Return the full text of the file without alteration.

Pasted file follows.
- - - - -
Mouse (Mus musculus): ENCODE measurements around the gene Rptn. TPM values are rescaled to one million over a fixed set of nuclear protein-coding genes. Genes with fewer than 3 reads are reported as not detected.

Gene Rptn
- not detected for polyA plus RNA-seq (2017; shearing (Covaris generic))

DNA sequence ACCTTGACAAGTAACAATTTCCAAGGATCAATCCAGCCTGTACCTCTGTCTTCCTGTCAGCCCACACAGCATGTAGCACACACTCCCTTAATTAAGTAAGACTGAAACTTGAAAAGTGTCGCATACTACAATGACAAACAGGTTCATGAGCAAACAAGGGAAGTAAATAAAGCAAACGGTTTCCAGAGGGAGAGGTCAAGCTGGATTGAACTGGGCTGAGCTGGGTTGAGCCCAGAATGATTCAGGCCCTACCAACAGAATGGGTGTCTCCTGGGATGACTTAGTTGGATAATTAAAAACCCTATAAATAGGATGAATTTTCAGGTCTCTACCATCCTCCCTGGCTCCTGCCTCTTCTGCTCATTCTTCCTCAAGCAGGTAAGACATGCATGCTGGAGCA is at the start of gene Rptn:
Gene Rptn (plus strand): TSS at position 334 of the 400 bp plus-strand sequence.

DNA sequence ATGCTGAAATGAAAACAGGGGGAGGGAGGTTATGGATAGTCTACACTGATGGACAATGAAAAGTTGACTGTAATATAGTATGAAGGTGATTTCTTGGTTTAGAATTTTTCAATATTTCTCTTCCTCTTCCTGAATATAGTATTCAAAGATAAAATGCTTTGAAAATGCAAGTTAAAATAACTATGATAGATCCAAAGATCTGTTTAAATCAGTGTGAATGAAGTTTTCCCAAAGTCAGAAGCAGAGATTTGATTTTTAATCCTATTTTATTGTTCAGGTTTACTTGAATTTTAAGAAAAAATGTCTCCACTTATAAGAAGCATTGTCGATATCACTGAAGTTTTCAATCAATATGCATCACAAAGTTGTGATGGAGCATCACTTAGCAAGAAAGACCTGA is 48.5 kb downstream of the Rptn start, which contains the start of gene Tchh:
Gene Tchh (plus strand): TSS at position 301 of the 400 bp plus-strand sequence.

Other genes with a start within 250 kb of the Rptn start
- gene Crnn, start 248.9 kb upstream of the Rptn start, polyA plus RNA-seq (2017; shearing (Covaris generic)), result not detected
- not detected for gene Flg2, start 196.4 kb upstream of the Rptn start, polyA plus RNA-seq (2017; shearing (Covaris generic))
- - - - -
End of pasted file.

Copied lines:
Mouse (Mus musculus): ENCODE measurements around the gene Rptn. TPM values are rescaled to one million over a fixed set of nuclear protein-coding genes. Genes with fewer than 3 reads are reported as not detected.

Gene Rptn
- not detected for polyA plus RNA-seq (2017; shearing (Covaris generic))

DNA sequence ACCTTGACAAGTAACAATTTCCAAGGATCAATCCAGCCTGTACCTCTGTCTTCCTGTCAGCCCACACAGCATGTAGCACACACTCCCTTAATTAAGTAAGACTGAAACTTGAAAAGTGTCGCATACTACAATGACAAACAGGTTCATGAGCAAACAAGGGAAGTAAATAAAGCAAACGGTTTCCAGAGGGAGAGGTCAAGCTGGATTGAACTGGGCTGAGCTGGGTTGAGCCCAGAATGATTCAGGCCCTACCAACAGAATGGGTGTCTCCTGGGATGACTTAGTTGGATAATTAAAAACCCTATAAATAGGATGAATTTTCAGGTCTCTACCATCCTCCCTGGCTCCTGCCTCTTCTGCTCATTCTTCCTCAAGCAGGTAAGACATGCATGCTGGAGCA is at the start of gene Rptn:
Gene Rptn (plus strand): TSS at position 334 of the 400 bp plus-strand sequence.

DNA sequence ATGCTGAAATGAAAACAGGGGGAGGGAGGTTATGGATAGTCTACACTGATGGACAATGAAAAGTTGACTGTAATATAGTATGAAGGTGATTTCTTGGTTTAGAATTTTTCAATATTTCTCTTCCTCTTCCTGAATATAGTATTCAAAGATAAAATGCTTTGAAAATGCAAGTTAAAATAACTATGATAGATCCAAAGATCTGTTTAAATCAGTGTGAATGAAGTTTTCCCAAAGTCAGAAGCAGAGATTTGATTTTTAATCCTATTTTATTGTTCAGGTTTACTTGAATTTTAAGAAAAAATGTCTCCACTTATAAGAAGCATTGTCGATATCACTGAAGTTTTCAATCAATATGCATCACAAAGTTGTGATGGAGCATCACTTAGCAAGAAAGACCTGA is 48.5 kb downstream of the Rptn start, which contains the start of gene Tchh:
Gene Tchh (plus strand): TSS at position 301 of the 400 bp plus-strand sequence.

Other genes with a start within 250 kb of the Rptn start
- gene Crnn, start 248.9 kb upstream of the Rptn start, polyA plus RNA-seq (2017; shearing (Covaris generic)), result not detected
- not detected for gene Flg2, start 196.4 kb upstream of the Rptn start, polyA plus RNA-seq (2017; shearing (Covaris generic))